A former mortgage consultant who worked for Wells Fargo and ultimately brought a case against the company in a Southern California court over allegedly being fired for complaining about discriminatory lending practices has settled with the company, according to reporting from Los Angeles-based radio outlet KNX News.
Attorneys for both parties jointly filed papers in the Los Angeles County Superior Court on Sept. 14, explaining a settlement agreement “in principle” was reached. On Nov. 3, plaintiff Stuart Williams’ lawyers requested the case be dismissed “with prejudice,” which restricts it from being refiled.
“We strongly disagree with the claims made in this lawsuit and will vigorously defend against those claims,” a Wells Fargo representative said in a statement, as reported in 2021 by MyNewsLA.
Williams, who worked for Wells Fargo in a Beverly Hills office, said he first expressed his concerns about the alleged practices in January 2020, telling his superiors “he believed that the bank had a policy of favoring some loan originators over others.”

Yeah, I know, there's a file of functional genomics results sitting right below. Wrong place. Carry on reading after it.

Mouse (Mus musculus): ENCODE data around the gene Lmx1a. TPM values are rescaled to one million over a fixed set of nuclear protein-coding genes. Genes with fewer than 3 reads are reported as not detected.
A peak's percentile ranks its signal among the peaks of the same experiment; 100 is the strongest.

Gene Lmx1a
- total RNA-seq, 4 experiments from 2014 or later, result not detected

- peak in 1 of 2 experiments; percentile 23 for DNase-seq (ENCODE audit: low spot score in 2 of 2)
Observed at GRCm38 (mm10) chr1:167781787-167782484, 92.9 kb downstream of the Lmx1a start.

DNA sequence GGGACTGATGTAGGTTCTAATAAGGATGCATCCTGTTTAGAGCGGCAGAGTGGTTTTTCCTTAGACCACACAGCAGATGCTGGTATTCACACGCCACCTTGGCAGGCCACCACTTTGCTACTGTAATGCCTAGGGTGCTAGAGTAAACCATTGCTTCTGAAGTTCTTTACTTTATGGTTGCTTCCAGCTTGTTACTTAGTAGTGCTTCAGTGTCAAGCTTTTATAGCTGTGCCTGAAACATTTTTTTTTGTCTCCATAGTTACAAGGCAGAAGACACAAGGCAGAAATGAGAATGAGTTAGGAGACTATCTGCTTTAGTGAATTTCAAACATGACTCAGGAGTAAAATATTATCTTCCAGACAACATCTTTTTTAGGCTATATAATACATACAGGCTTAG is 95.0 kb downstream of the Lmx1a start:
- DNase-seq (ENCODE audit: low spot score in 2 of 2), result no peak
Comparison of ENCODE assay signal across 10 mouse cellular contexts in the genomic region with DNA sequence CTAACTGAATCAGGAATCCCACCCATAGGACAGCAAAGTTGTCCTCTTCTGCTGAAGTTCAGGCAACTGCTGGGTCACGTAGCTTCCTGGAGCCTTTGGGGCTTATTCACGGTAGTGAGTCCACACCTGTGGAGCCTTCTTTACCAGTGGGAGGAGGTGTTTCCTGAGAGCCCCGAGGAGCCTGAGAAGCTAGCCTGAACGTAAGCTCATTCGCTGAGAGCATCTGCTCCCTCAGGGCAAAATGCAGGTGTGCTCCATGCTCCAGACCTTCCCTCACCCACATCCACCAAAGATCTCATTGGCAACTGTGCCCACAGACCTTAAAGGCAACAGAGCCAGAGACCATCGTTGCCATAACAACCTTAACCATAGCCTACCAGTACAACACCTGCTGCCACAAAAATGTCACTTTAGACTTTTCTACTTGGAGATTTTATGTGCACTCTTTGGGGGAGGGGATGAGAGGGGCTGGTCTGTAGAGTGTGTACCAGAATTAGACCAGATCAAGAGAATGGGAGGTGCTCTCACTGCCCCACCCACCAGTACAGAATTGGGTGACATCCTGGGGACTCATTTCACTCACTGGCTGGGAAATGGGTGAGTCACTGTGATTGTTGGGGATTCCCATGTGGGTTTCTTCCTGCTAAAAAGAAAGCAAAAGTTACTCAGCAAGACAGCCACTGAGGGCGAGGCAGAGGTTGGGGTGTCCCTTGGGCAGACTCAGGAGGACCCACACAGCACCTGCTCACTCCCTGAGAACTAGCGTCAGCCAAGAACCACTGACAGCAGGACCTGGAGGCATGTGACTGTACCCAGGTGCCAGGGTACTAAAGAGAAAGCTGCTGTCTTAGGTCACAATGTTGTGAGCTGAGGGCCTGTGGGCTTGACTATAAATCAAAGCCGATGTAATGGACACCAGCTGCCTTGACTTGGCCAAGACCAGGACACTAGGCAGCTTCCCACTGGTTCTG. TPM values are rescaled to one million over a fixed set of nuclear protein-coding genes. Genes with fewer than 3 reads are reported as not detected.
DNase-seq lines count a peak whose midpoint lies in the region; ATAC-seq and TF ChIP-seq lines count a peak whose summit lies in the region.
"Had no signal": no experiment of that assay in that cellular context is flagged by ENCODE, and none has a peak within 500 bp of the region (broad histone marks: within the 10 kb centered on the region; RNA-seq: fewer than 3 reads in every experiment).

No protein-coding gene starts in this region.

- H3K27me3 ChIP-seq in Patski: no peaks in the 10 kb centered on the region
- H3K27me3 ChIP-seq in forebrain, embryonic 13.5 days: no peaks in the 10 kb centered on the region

The plaintiff also claimed the alleged practice was a violation of the Uniform Deceptive and Abusive Practices (UDAAP) Act since it adversely impacted customers who patronized consultants with less favored originations.
Williams also claimed that Wells Fargo Home Mortgage management “made it mandatory for mortgage consultants such as himself to refuse loan applications from borrowers who are members of racial minorities, the elderly, the disabled, unmarried women and others protected by the ECOA [and] the FHA,” according to the initial complaint.
The suit also claimed that borrowers were adversely impacted by the alleged policies and that loan applications were illegally refused.
The suit in total alleged “wrongful termination, rescission of contract, intentional and negligent misrepresentation, breach of the implied covenant of good faith and fair dealing and a violation of the state Labor Code,” the reporting said.
Wells Fargo in 2022 pledged $210 million to racial equity after it was criticized for lending practices that resulted in Black borrowers receiving mortgage refinances at much lower rates than other institutions.